The difference in Barcelona: The city is looking for its own digital way as a democratic alternative. In Barcelona, city officials have for some time been countering such excesses with bans and new concepts for urban development. The central goal is a better public welfare. In this spirit, Barcelona’s mayor, Ada Colau, is banking on a regulated hotel industry and on curbing illegal rentals of apartments to tourists. A. Colau: “The visitors want to experience a real city. A city that is friendly to its inhabitants – with low rents, with life in the individual quarters – and a city that is friendly to guests. We must therefore ensure that neither the hotel industry nor the illegal rental of apartments continue to grow” [1]. This basic idea of the common good of public welfare goes far beyond the question of housing and accommodation. In the context of digital endeavours, the people of Barcelona are asking themselves a key question: How can the citizens of the city continue to be involved in fundamental processes of change that inevitably go hand in hand with a smart city strategy, and participate in the important issues?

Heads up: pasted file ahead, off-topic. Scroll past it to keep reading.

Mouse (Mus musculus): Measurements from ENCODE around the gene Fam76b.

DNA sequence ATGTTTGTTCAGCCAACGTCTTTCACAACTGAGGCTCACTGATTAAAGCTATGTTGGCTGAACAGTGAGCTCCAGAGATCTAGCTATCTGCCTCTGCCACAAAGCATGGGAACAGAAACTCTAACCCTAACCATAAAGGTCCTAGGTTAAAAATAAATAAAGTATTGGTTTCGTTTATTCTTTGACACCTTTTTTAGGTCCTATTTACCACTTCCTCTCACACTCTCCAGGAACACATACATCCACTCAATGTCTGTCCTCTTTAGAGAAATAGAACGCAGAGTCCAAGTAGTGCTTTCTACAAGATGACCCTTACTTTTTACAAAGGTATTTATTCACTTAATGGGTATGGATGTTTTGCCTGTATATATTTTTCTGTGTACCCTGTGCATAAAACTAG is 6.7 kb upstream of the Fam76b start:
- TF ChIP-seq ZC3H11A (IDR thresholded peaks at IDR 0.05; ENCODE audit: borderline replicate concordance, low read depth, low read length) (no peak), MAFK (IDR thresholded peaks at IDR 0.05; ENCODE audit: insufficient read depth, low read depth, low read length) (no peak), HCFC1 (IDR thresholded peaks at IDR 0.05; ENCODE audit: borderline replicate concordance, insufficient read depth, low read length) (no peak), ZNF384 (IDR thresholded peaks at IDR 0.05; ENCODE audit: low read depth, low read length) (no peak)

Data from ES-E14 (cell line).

5G, citizen participation and digital learning centre

“5G Barcelona” is one of many digital initiatives (Source: stock.adobe.com_tanaonte)

Under the umbrella of the “Barcelona Digital City” platform, there are the three main subjects: “Digital Transformation”, “Digital Innovation” and “Digital Empowerment”. Basically, the strategy is about investing in digital public infrastructure. The focus is on higher quality public services that lead to a sustainable and more collaborative economy and society. Three examples:

  • The Government of Catalonia together with the City Council of Barcelona and other stakeholders have launched the 5G Barcelona project. The aim is to develop Catalonia into a European “5G digital hub”. The aim is to use Barcelona as a city and technology laboratory to validate 5G technologies and services.
  • Since its foundation in February 2016, the Decidim Barcelona digital participation platform has received over 32,000 new registrations and 190,000 signatures. Over the same period, more than 9,000 applications from citizens were accepted. According to the operators, the participation processes and citizens’ initiatives have led to more than 1,300 personal meetings where the public could discuss the various proposals.
  • The Parc Tecnològic digital manufacturing and learning centre combines the idea of offering citizens, the educational sector and the business world the opportunity to engage in digital technologies and production. The centre offers training, access and advice on all aspects of collaborative design. On site are 3D printers and scanners as well as a team of specialists specializing in digital manufacturing technology.

The spirits which they summoned